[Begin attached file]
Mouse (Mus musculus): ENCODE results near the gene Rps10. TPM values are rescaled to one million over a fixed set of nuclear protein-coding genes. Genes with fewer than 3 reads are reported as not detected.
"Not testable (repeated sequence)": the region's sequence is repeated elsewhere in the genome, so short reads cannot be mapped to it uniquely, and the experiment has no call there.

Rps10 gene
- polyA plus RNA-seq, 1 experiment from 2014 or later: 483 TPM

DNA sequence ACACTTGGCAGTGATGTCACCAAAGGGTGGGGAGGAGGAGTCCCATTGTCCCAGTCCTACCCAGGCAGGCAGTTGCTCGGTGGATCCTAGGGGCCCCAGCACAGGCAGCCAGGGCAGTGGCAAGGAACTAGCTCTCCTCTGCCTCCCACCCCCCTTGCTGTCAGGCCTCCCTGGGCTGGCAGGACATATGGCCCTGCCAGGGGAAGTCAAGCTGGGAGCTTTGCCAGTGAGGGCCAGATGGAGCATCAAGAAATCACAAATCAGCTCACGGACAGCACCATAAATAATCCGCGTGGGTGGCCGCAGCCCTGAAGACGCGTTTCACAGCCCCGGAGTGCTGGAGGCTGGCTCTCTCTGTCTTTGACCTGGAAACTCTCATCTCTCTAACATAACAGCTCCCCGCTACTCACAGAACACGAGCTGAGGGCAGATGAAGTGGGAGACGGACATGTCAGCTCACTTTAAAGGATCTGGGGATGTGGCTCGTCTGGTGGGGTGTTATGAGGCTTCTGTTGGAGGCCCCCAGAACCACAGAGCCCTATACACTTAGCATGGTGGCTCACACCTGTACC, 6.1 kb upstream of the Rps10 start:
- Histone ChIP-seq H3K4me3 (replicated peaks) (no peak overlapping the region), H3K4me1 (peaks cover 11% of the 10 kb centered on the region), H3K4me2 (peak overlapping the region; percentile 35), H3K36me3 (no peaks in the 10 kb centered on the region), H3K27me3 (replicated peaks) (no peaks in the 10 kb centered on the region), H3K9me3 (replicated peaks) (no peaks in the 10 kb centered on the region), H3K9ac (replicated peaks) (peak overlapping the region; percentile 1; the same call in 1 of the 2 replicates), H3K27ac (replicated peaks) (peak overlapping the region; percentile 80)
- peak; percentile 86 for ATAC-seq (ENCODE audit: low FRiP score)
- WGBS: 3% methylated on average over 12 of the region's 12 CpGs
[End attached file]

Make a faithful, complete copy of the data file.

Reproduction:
Mouse (Mus musculus): ENCODE results near the gene Rps10. TPM values are rescaled to one million over a fixed set of nuclear protein-coding genes. Genes with fewer than 3 reads are reported as not detected.
"Not testable (repeated sequence)": the region's sequence is repeated elsewhere in the genome, so short reads cannot be mapped to it uniquely, and the experiment has no call there.

Rps10 gene
- polyA plus RNA-seq, 1 experiment from 2014 or later: 483 TPM

DNA sequence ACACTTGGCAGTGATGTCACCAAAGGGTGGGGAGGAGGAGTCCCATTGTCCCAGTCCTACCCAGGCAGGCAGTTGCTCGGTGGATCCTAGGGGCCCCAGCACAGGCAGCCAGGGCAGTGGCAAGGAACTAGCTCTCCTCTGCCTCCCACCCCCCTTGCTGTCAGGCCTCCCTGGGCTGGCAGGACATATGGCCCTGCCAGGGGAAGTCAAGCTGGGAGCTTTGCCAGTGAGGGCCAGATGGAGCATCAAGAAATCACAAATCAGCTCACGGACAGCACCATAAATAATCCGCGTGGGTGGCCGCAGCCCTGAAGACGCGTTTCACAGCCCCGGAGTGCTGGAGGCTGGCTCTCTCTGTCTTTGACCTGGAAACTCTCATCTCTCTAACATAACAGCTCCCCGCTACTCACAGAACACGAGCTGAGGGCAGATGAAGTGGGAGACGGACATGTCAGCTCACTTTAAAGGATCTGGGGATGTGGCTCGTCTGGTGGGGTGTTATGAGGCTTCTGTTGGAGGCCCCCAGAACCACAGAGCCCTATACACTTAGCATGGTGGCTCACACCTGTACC, 6.1 kb upstream of the Rps10 start:
- Histone ChIP-seq H3K4me3 (replicated peaks) (no peak overlapping the region), H3K4me1 (peaks cover 11% of the 10 kb centered on the region), H3K4me2 (peak overlapping the region; percentile 35), H3K36me3 (no peaks in the 10 kb centered on the region), H3K27me3 (replicated peaks) (no peaks in the 10 kb centered on the region), H3K9me3 (replicated peaks) (no peaks in the 10 kb centered on the region), H3K9ac (replicated peaks) (peak overlapping the region; percentile 1; the same call in 1 of the 2 replicates), H3K27ac (replicated peaks) (peak overlapping the region; percentile 80)
- peak; percentile 86 for ATAC-seq (ENCODE audit: low FRiP score)
- WGBS: 3% methylated on average over 12 of the region's 12 CpGs